Personal Savings Fall As Government Savings Grow
March 23, 2000
Those projected federal surpluses may be reassuring after years of piling government debt on debt, but there is evidence they are to blame for the declining rate at which Americans are saving money.
Wall Street economist Peter L. Bernstein has developed data which shows that the rise in government savings as a share of gross domestic product has almost exactly offset the decline in personal savings. Economists define government "savings" to include the excess tax revenues that make up the budget surplus.
- Personal savings have declined from more than 7 percent of disposable personal income in 1993 to around 2 percent recently -- although "savings" doesn't include capital gains and "income" doesn't include gains that are realized when stocks are sold.
- During the exact same period taxes began taking an increasing share of national income -- mainly because of real income growth among the wealthy, who face the highest tax rates.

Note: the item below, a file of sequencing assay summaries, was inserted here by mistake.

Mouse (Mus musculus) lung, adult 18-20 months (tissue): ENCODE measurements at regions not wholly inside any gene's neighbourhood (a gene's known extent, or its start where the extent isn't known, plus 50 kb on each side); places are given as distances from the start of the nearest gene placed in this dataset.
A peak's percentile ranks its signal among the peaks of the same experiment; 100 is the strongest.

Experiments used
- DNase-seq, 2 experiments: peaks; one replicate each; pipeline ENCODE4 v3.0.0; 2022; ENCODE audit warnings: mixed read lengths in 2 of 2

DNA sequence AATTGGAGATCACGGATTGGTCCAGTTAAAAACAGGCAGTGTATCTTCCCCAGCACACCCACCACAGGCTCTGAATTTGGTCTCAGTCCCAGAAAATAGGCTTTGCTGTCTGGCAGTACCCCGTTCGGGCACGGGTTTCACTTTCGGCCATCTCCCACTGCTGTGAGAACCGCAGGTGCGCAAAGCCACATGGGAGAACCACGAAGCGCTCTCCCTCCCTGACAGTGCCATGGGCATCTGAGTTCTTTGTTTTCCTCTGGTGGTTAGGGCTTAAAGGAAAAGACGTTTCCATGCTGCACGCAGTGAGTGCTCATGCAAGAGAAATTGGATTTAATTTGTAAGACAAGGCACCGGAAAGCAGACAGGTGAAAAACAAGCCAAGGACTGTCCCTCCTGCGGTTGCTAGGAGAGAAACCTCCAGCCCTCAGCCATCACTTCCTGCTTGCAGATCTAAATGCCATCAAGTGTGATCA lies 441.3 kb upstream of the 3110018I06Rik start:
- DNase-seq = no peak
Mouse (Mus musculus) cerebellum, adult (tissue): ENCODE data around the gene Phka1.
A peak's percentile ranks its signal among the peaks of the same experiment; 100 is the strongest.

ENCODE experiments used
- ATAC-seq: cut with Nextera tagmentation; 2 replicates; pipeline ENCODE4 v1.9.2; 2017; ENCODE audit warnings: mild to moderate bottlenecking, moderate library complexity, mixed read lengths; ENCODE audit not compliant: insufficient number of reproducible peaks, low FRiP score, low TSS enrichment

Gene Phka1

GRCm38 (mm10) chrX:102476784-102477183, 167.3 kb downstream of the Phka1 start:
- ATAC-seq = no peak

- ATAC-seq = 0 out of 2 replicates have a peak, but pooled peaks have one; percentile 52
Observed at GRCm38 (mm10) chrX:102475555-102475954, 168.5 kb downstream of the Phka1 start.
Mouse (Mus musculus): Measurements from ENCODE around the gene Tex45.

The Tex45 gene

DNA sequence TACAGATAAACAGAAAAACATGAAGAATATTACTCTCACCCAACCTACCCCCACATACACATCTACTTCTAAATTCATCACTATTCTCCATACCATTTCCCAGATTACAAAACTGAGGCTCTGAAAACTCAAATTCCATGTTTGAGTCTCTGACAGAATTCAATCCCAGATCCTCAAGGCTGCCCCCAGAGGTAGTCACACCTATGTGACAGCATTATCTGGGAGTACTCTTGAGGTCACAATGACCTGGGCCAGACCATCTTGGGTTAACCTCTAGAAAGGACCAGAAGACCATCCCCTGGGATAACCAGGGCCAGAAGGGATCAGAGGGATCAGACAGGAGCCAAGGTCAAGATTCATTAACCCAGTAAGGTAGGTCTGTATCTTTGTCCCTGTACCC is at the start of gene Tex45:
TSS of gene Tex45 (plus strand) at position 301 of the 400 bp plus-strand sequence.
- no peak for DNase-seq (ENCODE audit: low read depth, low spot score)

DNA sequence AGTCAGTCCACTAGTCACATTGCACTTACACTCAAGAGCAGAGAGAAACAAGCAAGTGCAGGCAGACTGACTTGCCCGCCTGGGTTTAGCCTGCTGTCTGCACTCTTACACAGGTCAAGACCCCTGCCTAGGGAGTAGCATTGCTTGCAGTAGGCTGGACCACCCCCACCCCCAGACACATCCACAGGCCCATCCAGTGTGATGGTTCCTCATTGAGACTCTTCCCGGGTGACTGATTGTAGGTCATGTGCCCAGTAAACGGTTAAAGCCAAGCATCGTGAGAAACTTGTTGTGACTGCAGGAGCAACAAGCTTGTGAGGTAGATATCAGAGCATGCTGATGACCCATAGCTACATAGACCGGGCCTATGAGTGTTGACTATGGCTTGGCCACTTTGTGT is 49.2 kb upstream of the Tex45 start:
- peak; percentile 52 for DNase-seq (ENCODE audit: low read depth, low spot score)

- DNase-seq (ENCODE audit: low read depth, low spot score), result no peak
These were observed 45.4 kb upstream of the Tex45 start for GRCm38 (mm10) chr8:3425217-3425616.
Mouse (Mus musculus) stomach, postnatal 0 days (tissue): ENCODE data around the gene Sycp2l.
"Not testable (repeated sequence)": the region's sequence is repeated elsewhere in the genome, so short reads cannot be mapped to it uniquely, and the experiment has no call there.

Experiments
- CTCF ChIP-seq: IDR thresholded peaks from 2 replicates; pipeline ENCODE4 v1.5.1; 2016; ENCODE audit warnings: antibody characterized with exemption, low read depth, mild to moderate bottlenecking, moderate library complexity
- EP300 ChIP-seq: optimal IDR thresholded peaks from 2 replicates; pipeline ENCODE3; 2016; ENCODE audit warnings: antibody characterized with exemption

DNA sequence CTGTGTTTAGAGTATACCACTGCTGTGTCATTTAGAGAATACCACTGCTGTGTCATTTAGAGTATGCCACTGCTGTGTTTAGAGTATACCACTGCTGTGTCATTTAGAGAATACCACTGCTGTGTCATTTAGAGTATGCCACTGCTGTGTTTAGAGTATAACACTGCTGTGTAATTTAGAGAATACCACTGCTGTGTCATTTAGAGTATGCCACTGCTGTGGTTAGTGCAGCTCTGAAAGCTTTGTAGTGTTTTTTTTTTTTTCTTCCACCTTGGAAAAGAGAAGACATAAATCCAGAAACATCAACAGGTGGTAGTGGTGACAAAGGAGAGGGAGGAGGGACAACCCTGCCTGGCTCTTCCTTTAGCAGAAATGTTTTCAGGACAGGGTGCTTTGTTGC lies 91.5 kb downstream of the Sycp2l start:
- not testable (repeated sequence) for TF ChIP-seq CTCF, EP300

- Moreover, the big rise in consumer outlays as a percentage of pre-tax income actually began occurring back in 1993 -- which seems to puncture the theory of the "wealth effect," which didn't come into vogue until recently.
Thus, says Bernstein, the wealth effect is exaggerated, consumer spending is less exuberant than many believe and the savings rate is understated.
Source: Gene Koretz, "Don't Fear the Wealth Effect," Business Week, March 20, 2000.
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